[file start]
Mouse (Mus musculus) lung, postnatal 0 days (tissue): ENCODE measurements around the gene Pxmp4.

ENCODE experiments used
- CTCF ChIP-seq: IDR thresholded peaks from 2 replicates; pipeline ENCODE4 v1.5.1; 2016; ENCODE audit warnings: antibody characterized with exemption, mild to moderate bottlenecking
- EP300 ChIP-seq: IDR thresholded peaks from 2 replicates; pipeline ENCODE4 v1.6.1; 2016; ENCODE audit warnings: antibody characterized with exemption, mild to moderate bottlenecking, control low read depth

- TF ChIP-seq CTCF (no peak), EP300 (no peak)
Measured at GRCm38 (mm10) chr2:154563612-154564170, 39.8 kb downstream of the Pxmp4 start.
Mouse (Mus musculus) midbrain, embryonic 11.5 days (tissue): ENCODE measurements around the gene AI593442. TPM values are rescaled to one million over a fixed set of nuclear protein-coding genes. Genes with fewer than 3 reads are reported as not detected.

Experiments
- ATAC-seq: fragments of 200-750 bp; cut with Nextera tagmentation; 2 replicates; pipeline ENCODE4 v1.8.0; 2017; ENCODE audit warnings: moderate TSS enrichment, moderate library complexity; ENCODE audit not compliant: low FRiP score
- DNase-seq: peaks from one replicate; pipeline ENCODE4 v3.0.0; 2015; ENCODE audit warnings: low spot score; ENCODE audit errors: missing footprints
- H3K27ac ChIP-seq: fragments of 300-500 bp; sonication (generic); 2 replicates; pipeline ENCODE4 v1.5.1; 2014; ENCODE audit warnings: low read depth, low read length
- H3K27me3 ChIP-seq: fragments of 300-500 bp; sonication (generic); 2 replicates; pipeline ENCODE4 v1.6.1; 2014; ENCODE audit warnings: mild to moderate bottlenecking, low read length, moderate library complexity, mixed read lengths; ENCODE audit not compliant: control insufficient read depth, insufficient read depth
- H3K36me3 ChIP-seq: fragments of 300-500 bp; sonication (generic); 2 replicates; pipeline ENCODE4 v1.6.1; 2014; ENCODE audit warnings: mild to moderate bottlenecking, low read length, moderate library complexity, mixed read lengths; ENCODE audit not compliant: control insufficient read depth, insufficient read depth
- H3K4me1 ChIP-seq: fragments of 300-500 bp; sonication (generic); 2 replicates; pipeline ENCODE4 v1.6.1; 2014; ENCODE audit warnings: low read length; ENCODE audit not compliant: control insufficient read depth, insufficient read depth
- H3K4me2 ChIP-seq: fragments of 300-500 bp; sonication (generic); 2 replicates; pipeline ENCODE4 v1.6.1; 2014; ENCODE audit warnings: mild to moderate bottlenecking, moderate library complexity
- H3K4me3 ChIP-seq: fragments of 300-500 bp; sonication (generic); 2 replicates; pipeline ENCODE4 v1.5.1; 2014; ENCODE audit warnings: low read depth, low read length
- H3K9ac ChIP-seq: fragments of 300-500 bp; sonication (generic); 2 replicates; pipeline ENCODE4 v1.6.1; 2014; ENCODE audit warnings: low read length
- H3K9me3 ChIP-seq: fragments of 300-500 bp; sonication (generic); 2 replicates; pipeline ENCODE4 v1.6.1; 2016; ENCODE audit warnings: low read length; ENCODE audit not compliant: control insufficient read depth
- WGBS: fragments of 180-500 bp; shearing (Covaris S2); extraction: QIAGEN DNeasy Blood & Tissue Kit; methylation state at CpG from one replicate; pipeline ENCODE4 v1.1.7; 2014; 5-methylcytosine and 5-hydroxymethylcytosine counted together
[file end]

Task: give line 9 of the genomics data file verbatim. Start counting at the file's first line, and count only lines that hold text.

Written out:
- ATAC-seq: fragments of 200-750 bp; cut with Nextera tagmentation; 2 replicates; pipeline ENCODE4 v1.8.0; 2017; ENCODE audit warnings: moderate TSS enrichment, moderate library complexity; ENCODE audit not compliant: low FRiP score